It’s tempting for Catholics to feel far removed from the Bruce Jenner spectacle. That a man would freely choose to abandon his vocation as husband and father in such a dramatic, permanent, and physical way seems almost inconceivable. We wish Bruce knew the meaning and Source of his existence. We wish he were convinced, as we are, that authentic happiness comes not from feeding the narcissistic beast in each of us, but from striving for virtue; from bearing one’s physical and emotional burdens for the good of others, especially our families.
But perhaps Jenner’s case isn’t as much about gender as it is a multi-tiered failure of commitment and courage: his commitment to his wife and children (and theirs to him), the commitment of his extended family and friends to his true happiness and well-being, the commitment of our culture to the encouragement and support of his vocation, and the courage of all parties to follow through.
In this time between Synods, we might examine our own consciences: how do we show true compassion to those in our own lives who struggle with the promises they’ve made? Our Catholic understanding of life’s purpose, and the meaning of charity and happiness, is a gift. But it is meaningful only to the extent that it is linked with action. When we who are blessed with the fullness of the truth no longer apply our theological knowledge to the practical challenges of living a virtuous life, moral confusion reigns and suffering ensues.
Nowhere is the disconnect between the Church’s moral teachings and everyday life more apparent than with regard to marriage. Indeed, since the 2014 Synod there has begun a much-needed discussion about the nature of charity and its relationship to an authentic view of happiness, particularly in the context of sexuality and the marriage bond.
Disagreement seems to center around two core attributes of married life: permanence and fidelity. It’s remarkable how relatively short and straight the road has been from social acceptance of unilateral, or forced, divorce (by Catholics and non-Catholics alike) to the normalization of a whole array of deviations from what St. John Paul II described as the “personalistic norm.” People are not to be used as a means to an end; they are created to be loved.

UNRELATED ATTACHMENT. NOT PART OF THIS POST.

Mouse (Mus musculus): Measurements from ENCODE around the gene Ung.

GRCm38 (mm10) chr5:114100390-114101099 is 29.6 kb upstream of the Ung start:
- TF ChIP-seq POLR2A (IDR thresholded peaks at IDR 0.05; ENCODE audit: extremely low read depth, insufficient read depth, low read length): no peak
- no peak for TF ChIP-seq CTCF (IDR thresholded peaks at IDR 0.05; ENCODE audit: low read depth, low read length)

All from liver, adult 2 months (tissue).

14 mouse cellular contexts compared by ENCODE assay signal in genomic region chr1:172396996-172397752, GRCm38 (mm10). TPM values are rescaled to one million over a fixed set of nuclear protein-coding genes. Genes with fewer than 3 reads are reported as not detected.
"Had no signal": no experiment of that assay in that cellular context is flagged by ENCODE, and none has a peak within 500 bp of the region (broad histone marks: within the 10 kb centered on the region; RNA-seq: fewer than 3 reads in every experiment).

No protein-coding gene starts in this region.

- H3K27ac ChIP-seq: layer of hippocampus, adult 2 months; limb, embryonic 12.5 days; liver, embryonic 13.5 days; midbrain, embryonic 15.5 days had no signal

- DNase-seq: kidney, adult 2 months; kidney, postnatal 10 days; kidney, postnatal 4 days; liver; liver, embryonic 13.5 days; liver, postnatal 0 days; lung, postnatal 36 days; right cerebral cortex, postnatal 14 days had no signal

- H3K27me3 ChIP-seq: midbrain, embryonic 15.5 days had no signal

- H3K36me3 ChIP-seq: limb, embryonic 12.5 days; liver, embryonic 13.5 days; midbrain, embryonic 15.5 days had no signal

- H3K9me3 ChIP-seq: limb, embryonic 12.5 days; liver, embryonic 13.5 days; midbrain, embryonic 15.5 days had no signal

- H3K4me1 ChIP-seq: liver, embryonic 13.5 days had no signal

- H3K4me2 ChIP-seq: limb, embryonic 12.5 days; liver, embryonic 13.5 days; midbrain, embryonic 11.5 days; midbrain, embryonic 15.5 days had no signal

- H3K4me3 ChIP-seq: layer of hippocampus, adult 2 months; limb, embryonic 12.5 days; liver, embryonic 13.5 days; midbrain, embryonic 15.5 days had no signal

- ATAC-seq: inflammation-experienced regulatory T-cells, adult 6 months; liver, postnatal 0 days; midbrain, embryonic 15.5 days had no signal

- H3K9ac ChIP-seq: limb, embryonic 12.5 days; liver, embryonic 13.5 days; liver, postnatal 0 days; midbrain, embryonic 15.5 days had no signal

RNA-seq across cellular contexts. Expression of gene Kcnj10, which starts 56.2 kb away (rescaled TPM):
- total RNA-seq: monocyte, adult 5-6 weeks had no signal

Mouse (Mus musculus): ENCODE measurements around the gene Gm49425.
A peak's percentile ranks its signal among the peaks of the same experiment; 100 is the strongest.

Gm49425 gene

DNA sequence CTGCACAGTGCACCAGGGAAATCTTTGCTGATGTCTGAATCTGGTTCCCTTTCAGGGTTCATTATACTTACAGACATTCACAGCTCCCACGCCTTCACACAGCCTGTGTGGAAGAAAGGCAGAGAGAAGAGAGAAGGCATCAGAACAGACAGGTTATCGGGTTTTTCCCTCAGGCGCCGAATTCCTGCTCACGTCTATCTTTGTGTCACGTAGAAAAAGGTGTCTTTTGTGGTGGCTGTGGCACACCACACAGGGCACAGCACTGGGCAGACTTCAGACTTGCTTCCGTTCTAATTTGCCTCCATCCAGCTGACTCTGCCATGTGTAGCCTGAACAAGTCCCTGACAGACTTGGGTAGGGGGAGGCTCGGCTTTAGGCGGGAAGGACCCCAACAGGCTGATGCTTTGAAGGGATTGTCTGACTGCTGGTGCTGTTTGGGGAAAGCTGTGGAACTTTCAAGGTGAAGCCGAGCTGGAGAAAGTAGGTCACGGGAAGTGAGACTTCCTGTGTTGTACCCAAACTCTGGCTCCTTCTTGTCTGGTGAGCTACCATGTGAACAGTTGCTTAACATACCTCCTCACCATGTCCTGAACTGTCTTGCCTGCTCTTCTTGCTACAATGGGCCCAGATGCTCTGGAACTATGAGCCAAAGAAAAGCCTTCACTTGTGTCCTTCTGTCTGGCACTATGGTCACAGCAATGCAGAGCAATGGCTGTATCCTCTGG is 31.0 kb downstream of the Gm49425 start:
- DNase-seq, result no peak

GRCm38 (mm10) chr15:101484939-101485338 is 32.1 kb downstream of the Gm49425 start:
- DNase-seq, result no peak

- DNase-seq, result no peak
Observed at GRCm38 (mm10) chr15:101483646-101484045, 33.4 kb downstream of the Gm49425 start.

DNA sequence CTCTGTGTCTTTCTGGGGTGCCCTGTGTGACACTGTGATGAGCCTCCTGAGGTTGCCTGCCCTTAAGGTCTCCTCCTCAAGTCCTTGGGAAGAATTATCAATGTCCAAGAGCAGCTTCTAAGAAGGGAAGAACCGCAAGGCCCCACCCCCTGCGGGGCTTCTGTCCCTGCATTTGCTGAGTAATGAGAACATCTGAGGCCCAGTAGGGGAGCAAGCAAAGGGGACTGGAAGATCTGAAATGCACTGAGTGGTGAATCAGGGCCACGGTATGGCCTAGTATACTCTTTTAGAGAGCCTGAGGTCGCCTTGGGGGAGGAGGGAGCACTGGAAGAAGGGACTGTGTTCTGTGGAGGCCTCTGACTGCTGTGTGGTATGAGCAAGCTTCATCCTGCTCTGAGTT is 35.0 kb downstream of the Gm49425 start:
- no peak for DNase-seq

The fallout from inconsistency on marriage among Catholic families is clear, as exemplified by an ongoing tragedy in my own suburban and largely Catholic community. I wish I could report that this situation is highly unusual. But the truth is that, because of the nature of my work – writing and speaking about spousal and community commitment to marriage – I am aware of many situations with the same broad outlines as this one.
In this instance, a widely respected Catholic husband of twenty-four years and father of five children abandoned his wife for a mother of two children who, in turn, abandoned her own husband. What this man left behind him was a family wrenched by confusion, despair, disbelief, rage, fear, and sheer hopelessness. Some of the younger children clung to their mother. Others, older, left the faith and show the repercussions of their father’s example in young adulthood.
As if betrayal and coerced divorce were not enough (a book could be written about the legal aspect of this nightmare: justice is elusive for families in “family courts”), this man impregnated his affair partner, and now lives in a home with her and their child (no annulment -yet) not far from the home he made with his wife, to whom he is still married.
He and his affair partner have opened up a new business in town. With the support of many, though not all, in the Catholic community (including a local Catholic school), predictions are that they will have great success.
But success for whom – and at what cost? Which friends and family of this man have shown him the true charity of compassionate confrontation – not once, but repeatedly, without compromise? Which man of strength and integrity put it all on the line with this Catholic husband and father during his transformation (not so unlike Jenner’s), providing the support and “positive pressure” needed to bring about the restoration of the marriage and family?
Likewise, which truly loving friend continues to challenge the affair partner to return to the teachings of her self-professed Catholic faith on marriage? In her current situation this would mean, as a first step, seeking forgiveness for the harm she has caused, and living in chastity.
True compassion in the context of averting, or helping to reverse, destructive behavior is rarely easy, but when pursued with patience and fortitude can profoundly impact the lives of those we love for the better. Our decision to intervene or to look away rests rather squarely, however, on our definition of authentic love. Is charity silent assent in the name of a false peace – a failed tactic of the past five decades that has caused measurable harm to countless Catholic spouses, children, and communities? Or is it a willingness to lay down one’s life for one’s friends?
There is yet another foundational virtue of our Catholic faith at stake in this discussion: hope. Like Jenner, in some respects it appears that the man who abandoned his marriage has already crossed over – fateful decisions have been made. The damage has been done.
But we Catholics are a hopeful people. We believe in the promise of repentance, restoration, and reconciliation (let these be the new buzz words at the 2015 Synod). It is never too late for the conversion of Bruce Jenner – the Bruce that God created and loves remains, no matter how hidden or broken.
And it is never too late for everyone who has abandoned a marriage to seek forgiveness, amend his or her life, and begin again. He makes all things new.